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3. ADORATION: (See Admiration, Reverence, Affection.)

Colloquial. a--Mother, dear mother, I adore the very ground you tread on.

Classical.

140 speak again, bright angel, for thou art

As glorious to this night, being o'er my head,
As is a winged messenger of heaven.

SHAKESPEARE, Romeo and Juliet, ii, 2. 4. ADVICE:

Colloquial. a—Of course, it's your money, and you can do what you

like with it, but if I were you I would save it. bIf I were you I would wear your pink, it is so much

prettier than the red. C—My advice is, gentlemen, to throw this whole thing

up; if we succeed it will do us no good, and if we fail it will do us harm.

Classical.

d-I'll tell you what you shall do. Our general's wife

is now the general; confess yourself freely to her; importune her help to put you in your place again.

SHAKESPEARE, Othello, ii, 3.

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5. AFFECTION:

Colloquial. a—Hello, old chum, I'm so glad to see you ; how well

you are looking! Shake again!
6Good-by, mother. Hope you'll have a lovely trip.

Don't mind me, I'll be all right.
C—Come here, little sister, and let me take you on my

knees. You are the sweetest little, dearest little
um-um (kissing her).

Classical.
d–The dearest friend to me, the kindest man,

The best condition’d and unwearied spirit
In doing courtesies.

SHAKESPEARE, Merchant of Venice, iii, 2. e—This royal throne of kings, this sceptered isle,

This earth of majesty, this seat of Mars,
This other Eden, demi-paradise; . . .
This blessed plot, this earth, this realm, this England !

SHAKESPEARE, Richard II, ii, 1. 6. AGITATION: (See Excitement, Fear.)

7. AGGRIEVANCE: (See Reproach.)

Colloquial. AMI feel liurt. It's unkind. b-I stood by you through thick and thin, and now you

turn around and abuse me. It's mean, to say the

least. C-Yes, sir, I introduced that gentleman to this house; I

procured him a good position, and now, sir, when he has risen to power he turns upon me.

That's gratitude for you.

Classical.
d-

Brutus hath riv'd my heart:
A friend should bear his friend's infirmities,
But Brutus makes mine greater than they are.

SHAKESPEARE, Julius Caesar, iv, 3. 8. AGONY:

Colloquial. 040, open the door. You are crushing my finger !

0-0-0! 6—0, mother, the pain is awful! O, my head, my head !

Classical. - Desdemona! dead? Desdemona ! dead? oh, oh!

SHAKESPEARE, Othello, v, 2.

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d–0 all you host of heaven! O earth! what else?

And shall I couple hell? O fie! Hold, my heart;
And you, my sinews, grow not instant old,
But bear me stiffly up!

SHAKESPEARE, Hamlet, i, 5. 9. AMAZEMENT:

Colloquial.
a—Gone to be married. Married ! Well, did you ever!
bWhat! Our club beaten? It's impossible. Beaten?

I can't believe it.
-What? The society will lose its charter? The mem-

bers will be turned out? Disgraced ? I am amazed !

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Classical.
d- What! fifty of my followers at a clap !
Within a fortnight?

SHAKESPEARE, King Lear, i, 4.
e-Gone to be married! Gone to swear a peace !
False blood to false blood joined ! Gone to be

friends! Shall Lewis have Blanch ? and Blanch those provinces ?

SHAKESPEARE, King John, iii, 1.

10. AMBITION: (See Determination, Assertion, Admiration.)

Colloquial.
a-Let us make this the greatest organization in Amer-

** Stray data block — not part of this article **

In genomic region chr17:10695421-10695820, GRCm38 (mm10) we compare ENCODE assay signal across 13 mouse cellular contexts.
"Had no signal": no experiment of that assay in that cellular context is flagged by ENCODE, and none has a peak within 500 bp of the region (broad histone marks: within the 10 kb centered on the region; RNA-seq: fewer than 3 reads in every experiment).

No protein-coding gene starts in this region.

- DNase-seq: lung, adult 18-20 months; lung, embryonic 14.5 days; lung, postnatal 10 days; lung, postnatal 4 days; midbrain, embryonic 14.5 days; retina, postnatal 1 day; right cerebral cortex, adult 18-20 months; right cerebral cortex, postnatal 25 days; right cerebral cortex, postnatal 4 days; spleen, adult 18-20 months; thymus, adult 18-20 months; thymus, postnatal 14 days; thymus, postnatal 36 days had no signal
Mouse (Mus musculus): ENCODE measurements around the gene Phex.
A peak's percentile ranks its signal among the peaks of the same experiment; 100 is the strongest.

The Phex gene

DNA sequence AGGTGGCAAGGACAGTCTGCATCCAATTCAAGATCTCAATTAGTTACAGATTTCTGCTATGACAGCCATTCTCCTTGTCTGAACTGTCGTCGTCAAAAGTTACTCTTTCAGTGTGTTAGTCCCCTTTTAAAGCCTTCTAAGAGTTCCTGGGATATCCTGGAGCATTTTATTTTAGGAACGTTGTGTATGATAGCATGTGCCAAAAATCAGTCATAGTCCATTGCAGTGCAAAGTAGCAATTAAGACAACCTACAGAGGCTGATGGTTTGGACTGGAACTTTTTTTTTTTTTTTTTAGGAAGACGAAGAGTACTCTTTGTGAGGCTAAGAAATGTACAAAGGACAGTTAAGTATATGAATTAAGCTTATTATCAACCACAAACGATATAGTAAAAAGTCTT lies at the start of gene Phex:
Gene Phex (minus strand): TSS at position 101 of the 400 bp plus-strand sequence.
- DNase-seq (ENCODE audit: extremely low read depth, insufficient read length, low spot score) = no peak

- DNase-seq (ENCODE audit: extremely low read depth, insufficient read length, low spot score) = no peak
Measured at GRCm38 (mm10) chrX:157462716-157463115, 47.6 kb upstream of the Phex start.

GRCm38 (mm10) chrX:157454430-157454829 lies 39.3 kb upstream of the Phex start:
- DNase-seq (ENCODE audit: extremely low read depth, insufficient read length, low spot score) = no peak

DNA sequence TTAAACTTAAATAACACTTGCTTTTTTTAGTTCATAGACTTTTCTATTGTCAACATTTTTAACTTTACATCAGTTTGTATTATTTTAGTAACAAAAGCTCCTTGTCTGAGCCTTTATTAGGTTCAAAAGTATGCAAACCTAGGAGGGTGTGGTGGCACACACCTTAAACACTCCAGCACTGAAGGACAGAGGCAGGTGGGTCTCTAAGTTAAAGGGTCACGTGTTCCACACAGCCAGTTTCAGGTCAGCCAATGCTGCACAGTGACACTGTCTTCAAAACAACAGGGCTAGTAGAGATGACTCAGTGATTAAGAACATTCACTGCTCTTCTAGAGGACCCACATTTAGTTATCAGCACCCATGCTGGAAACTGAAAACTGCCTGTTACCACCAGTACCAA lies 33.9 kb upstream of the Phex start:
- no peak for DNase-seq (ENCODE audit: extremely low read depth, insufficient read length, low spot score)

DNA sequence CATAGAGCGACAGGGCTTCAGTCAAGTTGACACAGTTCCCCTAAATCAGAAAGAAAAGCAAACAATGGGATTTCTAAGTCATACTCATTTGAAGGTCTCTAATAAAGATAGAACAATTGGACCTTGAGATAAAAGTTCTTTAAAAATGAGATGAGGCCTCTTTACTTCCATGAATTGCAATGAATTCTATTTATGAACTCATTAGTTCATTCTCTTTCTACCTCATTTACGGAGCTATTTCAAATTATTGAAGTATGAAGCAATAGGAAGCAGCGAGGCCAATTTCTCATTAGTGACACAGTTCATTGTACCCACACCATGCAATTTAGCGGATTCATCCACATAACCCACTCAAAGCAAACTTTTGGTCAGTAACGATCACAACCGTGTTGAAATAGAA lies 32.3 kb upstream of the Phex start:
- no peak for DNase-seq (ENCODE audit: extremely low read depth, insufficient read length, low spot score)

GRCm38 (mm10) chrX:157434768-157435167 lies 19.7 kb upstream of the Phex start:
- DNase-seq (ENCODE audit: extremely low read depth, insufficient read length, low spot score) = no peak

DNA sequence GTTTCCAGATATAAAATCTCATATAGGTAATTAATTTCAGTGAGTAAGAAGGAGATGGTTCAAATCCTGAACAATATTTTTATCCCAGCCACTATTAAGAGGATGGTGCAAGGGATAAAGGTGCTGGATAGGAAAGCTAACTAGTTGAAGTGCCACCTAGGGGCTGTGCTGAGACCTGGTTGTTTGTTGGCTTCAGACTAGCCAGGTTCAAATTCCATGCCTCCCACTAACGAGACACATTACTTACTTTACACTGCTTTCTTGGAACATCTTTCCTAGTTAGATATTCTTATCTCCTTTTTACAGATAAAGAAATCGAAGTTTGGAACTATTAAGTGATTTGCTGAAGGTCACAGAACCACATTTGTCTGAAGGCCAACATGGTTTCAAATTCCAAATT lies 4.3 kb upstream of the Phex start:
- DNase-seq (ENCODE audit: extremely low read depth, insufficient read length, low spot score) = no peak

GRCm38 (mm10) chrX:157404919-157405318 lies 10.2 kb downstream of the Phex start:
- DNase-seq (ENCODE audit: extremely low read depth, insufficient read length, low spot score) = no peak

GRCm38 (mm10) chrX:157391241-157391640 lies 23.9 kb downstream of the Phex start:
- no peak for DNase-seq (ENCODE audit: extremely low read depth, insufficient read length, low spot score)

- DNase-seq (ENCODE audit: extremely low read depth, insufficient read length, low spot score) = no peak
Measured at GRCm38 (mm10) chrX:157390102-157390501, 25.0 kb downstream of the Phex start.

ica. We can, we will.

Classical.
b—We'll both together lift our heads to heaven;

And never more abase our sight so low,
As to vouchsafe one glance unto the ground.

SHAKESPEARE, Henry VI, II, i, 2. 11. ANGER:

Colloquial. a-You cur! Strike that little boy again and I'll thrash

you on the spot!

b-Angry? Who wouldn't be angry? He called me a

thief. C—Keep calm ? I'll not keep calm ; do you think I shall

see my honor attacked and not resent it? O, youyou.

Classical.

d–Villains ! you did not so, when your vile daggers

Hack'd one another in the sides of Caesar:
You show'd your teeth like apes, and fawn'd like

hounds,
And bow'd like bondmen, kissing Caesar's feet;
Whilst ... Casca like a cur, behind,
Struck Caesar on the neck. O you flatterers !

SHAKESPEARE, Julius Caesar, v, 1.

12. ANGUISH: (See Agony, Remorse.)

13. ANNOYANCE:

Colloquial.
a-I told
you once. How

many
times do

you want me to
tell you?
b—Will you cease annoying me just for one minute ?

I've no patience with this sort of thing; it's childish.

Classical.

(-0, I could divide myself and go to buffets, for moving

such a dish of skimmed milk with so honorable an action!

SHAKESPEARE, Henry IV, I, ii, 3.

14. ANTITHESIS: (See Comparison.)

a

Colloquial. -That's good, but this is bad. 6George is sharp, Will is dull; George is thoughtful,

Will is careless.

Classical.
C- Let's kill him boldly but not wrathfully;

Let's carve him as a dish fit for the gods,
Not hew him as a carcass fit for hounds.

SHAKESPEARE, Julius Caesar, ii, 1. 15. ANXIETY:

Colloquial. a—Sh! here comes the teacher! If she catches us here

we are in for it. Listen! That's her footstep! 0, what will we do? Hark! She's going to the next room. No—0, dear!

Classical.
b—Alack! I am afraid they have awak'd

And 'tis not done :—the attempt, and not the deed,
Confounds us. Hark! I laid their daggers ready,
He could not miss them.

SHAKESPEARE, Macbeth, ii, 2.

16. APPEAL: (See Entreaty, Coaxing.)

Colloquial. a—The others wouldn't, but you will. O, do, please. 6–1 appeal to you, sir, was it fair? Would you have

submitted to this treatment yourself?

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Classical.

I beseech you,
Wrest once the law to your authority:
To do a great right, do a little wrong.

SHAKESPEARE, Merchant of Venice, iv, 1.

17. APPREHENSION: (See Fear.)

A-

Colloquial.
-I' am afraid it's lost; 1 guess we are in for it.
6—0 what if we have made a mistake!

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